UX research is the process of gathering and documenting data about a website and how people are using it.
UX research can take on many forms including:
The purpose of UX research is to discover and document problems that exist when a user uses your website.
UX research is often put together by a UX designer using any number of methods and tools outlined above. Alternatively, the research can be provided to the UX designer by their team including a product manager or a dedicated UX research person.
Competitor analysis is the process of using and documenting the experience of a competitor’s website.
Competitor analysis is done to observe and learn how your competition is solving the same problems you have but in a different or better way.
Competitor analysis is often done by a UX designer. Alternatively, competitor analysis can be provided to the UX designer by their team including the business owner, product manager or a dedicated research person.
A user persona is a document that lists key information about a typical user of your website.
The data for a user persona is put together by a UX designer using various methods and tools. Alternatively, the information can be provided to the UX designer by their team including a business owner, product manager or a dedicated research person.
A sitemap is a document that contains a ‘map’ of all pages featured within a website. It is often referred to as the ‘information architecture’.
The purpose of a site map is to document all pages of a website and show how they link together. The second purpose of a sitemap is to define the main and sub-navigation items of the website.
As a UX designer, you will be responsible for mapping out the sitemap based on an existing website. Alternatively, if the website is new you can workshop the sitemap pages with your team including a business owner. client or product manager.
A user flow is a document that maps out the flow or user journey of a user across multiple pages and actions to achieve a set task. For example, buying a product on your website.
The purpose of a user flow is to map out every stage of the journey that a user goes through to complete a task. Additionally, the task of a user flow is to broadly map out the UI elements for each page in the journey.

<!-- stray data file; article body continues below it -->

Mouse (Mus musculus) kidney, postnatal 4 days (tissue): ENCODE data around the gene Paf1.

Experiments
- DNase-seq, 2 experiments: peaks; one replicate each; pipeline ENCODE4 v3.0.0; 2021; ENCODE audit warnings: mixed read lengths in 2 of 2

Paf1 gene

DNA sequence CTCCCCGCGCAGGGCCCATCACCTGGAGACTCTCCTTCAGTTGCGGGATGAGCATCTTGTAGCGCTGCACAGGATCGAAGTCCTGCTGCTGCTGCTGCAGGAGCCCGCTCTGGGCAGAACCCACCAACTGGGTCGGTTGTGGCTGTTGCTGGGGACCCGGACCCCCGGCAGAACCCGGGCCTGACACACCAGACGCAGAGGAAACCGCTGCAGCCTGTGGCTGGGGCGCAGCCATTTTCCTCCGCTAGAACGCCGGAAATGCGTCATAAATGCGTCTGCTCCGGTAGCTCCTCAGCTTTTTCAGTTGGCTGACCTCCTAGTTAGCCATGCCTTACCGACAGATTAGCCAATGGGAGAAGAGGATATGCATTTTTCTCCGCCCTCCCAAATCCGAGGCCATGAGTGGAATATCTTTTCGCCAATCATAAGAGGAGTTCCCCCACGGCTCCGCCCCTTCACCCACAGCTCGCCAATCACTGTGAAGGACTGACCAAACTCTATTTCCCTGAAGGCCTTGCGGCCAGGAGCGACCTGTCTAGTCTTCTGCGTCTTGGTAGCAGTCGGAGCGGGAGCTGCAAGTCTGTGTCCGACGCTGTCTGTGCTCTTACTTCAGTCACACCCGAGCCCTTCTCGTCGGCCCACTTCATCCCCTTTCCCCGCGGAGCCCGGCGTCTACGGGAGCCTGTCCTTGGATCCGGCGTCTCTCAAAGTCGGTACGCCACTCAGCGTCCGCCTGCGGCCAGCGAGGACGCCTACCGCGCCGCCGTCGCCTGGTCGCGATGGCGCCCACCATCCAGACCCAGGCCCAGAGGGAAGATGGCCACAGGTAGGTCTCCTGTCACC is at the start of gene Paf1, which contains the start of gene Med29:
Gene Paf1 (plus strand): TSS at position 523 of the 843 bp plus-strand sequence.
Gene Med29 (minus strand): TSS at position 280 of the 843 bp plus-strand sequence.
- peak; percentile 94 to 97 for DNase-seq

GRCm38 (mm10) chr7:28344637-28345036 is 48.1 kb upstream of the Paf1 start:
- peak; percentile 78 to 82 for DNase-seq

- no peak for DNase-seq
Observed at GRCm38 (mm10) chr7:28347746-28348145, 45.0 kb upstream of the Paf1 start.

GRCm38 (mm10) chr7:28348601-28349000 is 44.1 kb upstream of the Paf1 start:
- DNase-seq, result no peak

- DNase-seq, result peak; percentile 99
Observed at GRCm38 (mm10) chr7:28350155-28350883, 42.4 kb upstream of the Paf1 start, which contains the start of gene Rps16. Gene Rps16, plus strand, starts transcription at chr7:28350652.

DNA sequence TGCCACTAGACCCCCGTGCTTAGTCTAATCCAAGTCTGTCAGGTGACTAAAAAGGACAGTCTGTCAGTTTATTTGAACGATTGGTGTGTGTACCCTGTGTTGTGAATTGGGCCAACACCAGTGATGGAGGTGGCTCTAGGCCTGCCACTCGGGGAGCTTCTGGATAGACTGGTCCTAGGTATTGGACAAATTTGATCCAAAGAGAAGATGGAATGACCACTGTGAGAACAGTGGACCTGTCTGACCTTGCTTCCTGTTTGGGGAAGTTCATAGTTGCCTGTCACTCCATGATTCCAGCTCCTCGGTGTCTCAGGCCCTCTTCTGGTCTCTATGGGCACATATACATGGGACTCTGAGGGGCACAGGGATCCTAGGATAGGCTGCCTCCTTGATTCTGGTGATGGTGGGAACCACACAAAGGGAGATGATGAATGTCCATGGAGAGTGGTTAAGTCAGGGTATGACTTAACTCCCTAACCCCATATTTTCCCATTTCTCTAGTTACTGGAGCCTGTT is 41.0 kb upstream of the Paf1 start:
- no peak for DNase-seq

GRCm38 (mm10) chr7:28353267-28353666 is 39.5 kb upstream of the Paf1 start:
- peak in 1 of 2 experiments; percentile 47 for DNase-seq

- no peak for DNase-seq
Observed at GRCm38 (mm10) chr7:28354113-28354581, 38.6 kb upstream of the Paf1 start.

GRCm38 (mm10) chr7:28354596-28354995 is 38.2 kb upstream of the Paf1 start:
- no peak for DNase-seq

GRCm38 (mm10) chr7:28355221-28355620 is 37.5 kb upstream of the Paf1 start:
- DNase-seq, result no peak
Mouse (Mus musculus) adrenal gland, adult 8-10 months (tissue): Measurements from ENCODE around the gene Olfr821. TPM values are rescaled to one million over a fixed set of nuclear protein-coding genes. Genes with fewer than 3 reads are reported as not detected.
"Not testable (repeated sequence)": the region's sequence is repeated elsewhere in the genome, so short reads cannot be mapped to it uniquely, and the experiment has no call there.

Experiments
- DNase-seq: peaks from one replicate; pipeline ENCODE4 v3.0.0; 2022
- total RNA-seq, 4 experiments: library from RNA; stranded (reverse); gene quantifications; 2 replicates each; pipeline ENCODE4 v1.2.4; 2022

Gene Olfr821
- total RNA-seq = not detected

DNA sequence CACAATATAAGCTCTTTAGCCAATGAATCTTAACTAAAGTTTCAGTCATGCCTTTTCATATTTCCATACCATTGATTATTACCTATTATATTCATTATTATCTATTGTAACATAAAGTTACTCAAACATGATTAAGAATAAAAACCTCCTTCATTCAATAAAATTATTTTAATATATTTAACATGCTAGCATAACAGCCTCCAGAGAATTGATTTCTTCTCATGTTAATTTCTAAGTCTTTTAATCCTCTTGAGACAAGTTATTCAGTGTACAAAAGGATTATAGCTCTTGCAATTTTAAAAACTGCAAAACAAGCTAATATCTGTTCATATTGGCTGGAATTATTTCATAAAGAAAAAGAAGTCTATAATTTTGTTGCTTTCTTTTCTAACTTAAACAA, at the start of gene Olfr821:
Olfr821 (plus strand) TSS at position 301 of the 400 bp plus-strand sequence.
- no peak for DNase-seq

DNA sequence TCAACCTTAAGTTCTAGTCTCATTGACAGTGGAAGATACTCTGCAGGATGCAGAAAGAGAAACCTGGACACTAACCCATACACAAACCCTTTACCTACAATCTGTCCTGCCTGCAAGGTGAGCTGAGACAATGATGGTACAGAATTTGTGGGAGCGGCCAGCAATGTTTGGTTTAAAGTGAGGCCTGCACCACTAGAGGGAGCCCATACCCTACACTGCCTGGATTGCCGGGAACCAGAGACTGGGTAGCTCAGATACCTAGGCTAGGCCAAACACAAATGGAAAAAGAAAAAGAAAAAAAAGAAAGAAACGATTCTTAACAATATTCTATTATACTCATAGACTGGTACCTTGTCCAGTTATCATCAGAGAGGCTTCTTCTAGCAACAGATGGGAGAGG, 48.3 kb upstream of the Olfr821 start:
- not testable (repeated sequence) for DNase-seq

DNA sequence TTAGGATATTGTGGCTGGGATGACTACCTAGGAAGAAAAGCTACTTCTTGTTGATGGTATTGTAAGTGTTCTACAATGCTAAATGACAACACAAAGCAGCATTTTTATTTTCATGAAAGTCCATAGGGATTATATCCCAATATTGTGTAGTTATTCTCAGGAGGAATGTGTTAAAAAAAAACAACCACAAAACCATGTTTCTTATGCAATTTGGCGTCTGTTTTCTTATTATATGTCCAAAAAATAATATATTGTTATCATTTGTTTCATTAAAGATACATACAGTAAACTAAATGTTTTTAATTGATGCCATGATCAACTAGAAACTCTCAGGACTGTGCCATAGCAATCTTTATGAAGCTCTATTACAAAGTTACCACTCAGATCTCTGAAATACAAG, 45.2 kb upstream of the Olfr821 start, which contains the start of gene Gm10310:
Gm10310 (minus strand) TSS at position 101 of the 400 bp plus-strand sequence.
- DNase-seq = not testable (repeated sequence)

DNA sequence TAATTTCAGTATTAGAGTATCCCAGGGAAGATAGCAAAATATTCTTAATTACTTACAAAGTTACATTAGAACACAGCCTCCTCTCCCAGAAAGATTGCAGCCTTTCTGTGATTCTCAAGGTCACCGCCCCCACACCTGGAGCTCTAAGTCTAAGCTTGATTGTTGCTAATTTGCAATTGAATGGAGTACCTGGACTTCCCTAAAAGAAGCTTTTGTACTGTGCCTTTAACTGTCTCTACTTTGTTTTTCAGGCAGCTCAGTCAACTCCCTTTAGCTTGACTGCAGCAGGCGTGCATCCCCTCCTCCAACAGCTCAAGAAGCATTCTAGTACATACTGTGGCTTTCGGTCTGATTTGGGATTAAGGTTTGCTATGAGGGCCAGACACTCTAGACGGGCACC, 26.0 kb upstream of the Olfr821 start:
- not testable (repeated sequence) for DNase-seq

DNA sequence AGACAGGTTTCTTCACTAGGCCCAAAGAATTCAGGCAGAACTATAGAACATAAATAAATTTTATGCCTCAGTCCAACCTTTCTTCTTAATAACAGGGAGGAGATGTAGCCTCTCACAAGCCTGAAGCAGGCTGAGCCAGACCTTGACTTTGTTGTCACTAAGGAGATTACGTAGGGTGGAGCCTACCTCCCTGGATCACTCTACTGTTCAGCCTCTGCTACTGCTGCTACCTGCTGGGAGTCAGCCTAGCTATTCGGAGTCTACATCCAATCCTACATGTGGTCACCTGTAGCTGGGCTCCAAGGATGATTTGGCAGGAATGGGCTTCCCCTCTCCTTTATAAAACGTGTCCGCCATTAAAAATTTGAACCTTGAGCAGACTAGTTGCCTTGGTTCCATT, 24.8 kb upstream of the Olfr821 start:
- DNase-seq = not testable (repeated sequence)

As a UX designer, you will be responsible for mapping out the user flow based on an existing website or a competitor’s website. If the website is brand new you can workshop the user flow with your team including the business owner and or the product manager or alternative members of your team such as dedicated researchers.
A wireframe is a document that contains a barebones illustration of all the elements contained on a single web page.
The purpose of a wireframe is to document all of the elements that need to be on a web page. For example main navigation, copy, image and page content etc. A wireframe is also used to convey all of the information a UI designer needs to design the final user interface for a web page.
As a UX designer, you will be responsible for mapping out a wireframe based on an existing website or a competitor’s website. If the website is brand new you can workshop the wireframe with your team including the business owner, product manager and a UX copywriter.
Inspiration in the context of UI design is simply the act of viewing other websites to get inspiration and influence for your website design.
A UI design inspiration board allows a UI designer to collate and document inspiration that is relevant to their project. In turn influence and lead design decisions based on references they have collected.
A UI design inspiration board is put together by a UI designer and sometimes the greater product team. It can take many forms including screenshots taken from other websites and apps on the internet or any other digital or real-life products.
Frames are the ‘canvases’ that we set up in Figma for our UI designs. Frames can be any size but most commonly we set up frames in desktop and mobile sizes.
Layout grids are the horizontal and vertical guides we set up in Figma to ensure all elements are consistently lined up within our UI design.
Spacing is the unit of measurement that we use to consistently space and size our UI elements. For example, using multiples of 8, 16, 24 etc. is a good basis for the spacing and sizing of all your UI elements.
Good UI design is about consistency. We set up our frames, layout grids and spacing before we design our UI to ensure everything is consistent and lines up uniformly across all of our UI designs.
Modular design is the process of designing sections of our UI into self-contained boxes or modules.
The purpose of modular design is so that our UI designs can stretch, shrink and stack into several different sizes. Modular design is essential so our UI elements can ‘respond’ to the different sizes and devices your website will be viewed on in the marketplace.
For beginners, it’s best to use just one font for your UI designs. Use just one font that has many different weights. For example, bold, medium, light etc.
For beginners, it’s best to limit your colour usage to just three colours. One colour for your page background. One colour for your typography and icons. And one colour for your accents.
An accent colour is typically a bright or contrasting colour that you use for things such as calls to action and links. The accent colour should be used sparingly in your UI designs.
A call to action is anything that is asking our user to do something, for example, a button or a link.
Buttons on desktop UI designs have 5 states in total: